Hacking incidents at defense contractor Lockheed Martin Corp. and broadcaster PBS that surfaced over the past few days show how widespread corporate breaches have become and underline how any organization can become a victim.

Over the weekend, the website for the PBS show “NewsHour” was altered by hackers to include a fake article claiming that rapper Tupac Shakur, who was murdered 15 years ago, was alive in New Zealand. The hackers also posted login information that stations and other entities use to access PBS sites.

The incident followed a recent breach at Lockheed, which said Saturday evening that it had detected a “significant and tenacious attack” against its computer networks on May 21. The company said it stopped the attack before data could be stolen.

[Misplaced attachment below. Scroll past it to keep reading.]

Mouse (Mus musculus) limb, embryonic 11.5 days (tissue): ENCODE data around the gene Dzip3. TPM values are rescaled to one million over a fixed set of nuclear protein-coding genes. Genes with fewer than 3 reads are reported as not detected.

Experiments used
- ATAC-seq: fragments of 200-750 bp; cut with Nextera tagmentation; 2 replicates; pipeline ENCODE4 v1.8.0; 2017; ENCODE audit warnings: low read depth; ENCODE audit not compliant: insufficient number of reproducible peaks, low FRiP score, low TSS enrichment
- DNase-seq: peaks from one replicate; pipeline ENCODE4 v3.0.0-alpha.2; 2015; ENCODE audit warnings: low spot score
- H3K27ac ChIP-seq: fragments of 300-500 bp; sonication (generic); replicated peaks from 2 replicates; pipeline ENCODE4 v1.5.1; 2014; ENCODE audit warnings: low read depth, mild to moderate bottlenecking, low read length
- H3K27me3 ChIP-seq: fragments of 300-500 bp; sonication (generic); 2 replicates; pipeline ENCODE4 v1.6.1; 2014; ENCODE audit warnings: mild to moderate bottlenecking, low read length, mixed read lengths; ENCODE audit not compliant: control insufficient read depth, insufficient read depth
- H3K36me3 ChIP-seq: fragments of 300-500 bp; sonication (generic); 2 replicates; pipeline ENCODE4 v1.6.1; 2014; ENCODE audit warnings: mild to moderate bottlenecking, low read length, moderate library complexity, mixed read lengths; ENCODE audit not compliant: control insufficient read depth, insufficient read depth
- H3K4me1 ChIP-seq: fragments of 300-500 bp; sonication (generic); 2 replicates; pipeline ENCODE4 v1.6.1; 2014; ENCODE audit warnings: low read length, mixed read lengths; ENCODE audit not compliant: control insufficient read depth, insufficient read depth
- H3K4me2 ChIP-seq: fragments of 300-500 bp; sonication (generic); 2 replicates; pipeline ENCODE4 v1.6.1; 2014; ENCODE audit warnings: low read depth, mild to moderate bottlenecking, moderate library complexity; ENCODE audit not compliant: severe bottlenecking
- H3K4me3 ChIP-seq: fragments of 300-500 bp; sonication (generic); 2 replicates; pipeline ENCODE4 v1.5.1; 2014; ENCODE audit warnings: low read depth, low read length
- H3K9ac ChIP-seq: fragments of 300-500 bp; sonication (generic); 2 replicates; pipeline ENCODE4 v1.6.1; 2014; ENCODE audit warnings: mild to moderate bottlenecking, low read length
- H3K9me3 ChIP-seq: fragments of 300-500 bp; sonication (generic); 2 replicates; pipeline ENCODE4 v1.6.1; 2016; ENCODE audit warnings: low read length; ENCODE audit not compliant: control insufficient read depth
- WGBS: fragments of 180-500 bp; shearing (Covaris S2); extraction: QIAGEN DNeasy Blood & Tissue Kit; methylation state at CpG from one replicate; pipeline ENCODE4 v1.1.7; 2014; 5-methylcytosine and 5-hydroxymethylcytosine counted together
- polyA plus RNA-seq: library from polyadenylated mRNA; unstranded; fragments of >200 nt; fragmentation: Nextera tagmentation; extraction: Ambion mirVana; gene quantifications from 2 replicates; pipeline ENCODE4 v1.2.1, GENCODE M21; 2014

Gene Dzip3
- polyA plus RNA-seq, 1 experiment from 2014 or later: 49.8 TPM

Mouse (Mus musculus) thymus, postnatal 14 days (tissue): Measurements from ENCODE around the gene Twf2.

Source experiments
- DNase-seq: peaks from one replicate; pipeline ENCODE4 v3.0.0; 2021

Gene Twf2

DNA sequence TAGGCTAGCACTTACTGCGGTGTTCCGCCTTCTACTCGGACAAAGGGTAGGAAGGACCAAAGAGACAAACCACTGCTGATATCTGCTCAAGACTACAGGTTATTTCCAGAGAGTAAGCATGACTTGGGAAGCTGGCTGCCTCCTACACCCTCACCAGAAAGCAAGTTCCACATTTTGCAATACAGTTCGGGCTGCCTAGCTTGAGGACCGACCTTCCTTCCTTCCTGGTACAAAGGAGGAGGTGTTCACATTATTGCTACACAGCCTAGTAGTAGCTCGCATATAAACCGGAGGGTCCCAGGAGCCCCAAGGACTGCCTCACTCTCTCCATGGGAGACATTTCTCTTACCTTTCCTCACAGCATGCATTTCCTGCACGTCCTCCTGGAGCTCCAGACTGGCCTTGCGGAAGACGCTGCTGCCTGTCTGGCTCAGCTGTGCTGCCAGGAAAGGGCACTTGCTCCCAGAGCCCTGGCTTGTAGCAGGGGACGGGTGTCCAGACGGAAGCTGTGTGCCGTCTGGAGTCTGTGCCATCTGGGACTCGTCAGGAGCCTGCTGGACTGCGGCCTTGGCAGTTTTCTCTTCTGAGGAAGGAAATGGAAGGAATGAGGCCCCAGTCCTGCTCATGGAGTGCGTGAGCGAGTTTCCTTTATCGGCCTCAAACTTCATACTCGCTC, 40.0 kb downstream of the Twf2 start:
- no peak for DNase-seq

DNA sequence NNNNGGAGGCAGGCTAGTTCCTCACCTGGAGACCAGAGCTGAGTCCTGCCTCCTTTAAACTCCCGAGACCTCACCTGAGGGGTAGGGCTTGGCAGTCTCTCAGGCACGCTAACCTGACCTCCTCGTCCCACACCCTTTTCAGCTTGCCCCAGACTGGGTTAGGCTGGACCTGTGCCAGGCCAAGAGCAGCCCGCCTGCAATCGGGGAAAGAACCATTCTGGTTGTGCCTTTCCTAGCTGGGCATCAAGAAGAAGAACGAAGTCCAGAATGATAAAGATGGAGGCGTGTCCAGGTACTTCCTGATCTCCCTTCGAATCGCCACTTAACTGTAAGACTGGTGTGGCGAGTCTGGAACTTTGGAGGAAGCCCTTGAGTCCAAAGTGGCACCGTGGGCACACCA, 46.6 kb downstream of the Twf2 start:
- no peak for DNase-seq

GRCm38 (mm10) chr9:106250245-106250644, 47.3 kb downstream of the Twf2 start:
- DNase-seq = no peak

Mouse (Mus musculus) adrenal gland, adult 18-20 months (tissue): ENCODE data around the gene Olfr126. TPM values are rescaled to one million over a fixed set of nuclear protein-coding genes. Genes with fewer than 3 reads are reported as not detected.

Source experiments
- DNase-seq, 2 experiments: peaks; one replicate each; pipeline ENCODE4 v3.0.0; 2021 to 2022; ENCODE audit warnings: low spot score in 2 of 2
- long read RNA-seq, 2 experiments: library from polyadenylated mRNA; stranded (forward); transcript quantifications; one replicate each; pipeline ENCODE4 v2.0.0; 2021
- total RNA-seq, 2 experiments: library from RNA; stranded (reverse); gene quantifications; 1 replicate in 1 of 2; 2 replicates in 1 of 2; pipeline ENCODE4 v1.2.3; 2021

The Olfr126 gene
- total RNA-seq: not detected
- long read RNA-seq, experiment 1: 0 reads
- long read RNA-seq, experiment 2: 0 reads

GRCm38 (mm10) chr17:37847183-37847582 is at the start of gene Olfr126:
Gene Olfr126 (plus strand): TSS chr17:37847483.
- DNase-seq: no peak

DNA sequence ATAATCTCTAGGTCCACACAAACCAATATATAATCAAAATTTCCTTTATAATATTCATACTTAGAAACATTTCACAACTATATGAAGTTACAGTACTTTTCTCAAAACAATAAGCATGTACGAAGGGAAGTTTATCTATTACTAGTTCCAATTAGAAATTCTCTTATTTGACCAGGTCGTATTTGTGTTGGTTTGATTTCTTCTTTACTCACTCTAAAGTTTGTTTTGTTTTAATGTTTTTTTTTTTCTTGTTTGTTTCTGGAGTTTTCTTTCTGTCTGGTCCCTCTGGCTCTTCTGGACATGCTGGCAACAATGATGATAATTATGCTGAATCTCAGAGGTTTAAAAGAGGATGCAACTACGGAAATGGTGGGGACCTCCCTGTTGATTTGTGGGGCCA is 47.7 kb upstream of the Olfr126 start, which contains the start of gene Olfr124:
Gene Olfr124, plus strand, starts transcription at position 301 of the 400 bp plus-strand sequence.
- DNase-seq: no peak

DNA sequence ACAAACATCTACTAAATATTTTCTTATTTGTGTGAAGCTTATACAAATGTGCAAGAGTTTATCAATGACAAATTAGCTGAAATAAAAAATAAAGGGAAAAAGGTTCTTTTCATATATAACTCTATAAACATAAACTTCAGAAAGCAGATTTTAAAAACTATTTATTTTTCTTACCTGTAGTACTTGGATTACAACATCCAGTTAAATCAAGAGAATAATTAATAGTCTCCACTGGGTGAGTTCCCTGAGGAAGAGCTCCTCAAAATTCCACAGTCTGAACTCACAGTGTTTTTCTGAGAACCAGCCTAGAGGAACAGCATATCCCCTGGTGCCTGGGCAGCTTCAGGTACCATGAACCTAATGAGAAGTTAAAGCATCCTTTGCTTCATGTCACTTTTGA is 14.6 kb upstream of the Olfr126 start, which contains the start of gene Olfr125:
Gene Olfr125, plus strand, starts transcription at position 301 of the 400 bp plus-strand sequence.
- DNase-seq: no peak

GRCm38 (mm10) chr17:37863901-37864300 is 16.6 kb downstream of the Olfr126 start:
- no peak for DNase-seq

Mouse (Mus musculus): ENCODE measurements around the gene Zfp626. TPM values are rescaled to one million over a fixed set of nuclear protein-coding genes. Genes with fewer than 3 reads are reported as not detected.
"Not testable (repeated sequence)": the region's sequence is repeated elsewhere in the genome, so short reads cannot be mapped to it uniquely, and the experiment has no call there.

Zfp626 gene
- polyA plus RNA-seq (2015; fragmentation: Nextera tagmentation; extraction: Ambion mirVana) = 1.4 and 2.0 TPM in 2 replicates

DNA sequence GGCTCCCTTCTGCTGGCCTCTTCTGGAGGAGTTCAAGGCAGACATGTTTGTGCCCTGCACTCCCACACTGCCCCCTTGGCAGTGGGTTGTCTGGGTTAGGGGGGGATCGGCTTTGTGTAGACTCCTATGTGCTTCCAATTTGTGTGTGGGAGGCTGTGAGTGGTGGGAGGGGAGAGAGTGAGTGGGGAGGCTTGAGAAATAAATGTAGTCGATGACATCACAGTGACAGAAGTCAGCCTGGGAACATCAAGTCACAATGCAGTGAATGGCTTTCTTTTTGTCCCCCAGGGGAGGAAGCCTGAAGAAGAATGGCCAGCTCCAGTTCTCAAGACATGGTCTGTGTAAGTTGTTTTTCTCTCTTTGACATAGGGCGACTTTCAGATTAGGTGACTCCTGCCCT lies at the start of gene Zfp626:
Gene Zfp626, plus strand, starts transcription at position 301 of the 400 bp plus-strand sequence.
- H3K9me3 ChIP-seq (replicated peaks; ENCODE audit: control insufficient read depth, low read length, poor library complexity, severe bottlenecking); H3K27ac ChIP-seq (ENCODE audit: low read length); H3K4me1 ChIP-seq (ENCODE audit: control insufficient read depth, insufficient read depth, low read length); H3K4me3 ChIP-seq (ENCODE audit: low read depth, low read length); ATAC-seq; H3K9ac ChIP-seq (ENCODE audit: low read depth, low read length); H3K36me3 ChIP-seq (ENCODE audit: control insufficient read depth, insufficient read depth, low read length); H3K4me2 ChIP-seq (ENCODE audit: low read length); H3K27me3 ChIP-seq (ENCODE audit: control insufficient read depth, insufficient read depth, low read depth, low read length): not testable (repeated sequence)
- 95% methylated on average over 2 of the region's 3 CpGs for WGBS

The attacks are the latest in a mushrooming of breaches world-wide. While hackers once generally had targeted companies that stored financial data or had classified government information, culprits today are expanding their sights to other corporate secrets or seeking information that can lead to valuable data down the line. Amateur hackers also are becoming increasingly brazen.

In recent months, hackers stole data from EMC Corp.’s RSA security unit, email marketer Epsilon Data Management LLC, two of South Korea’s largest banks and Sony Corp., where the breach temporarily hobbled its online PlayStation Network.

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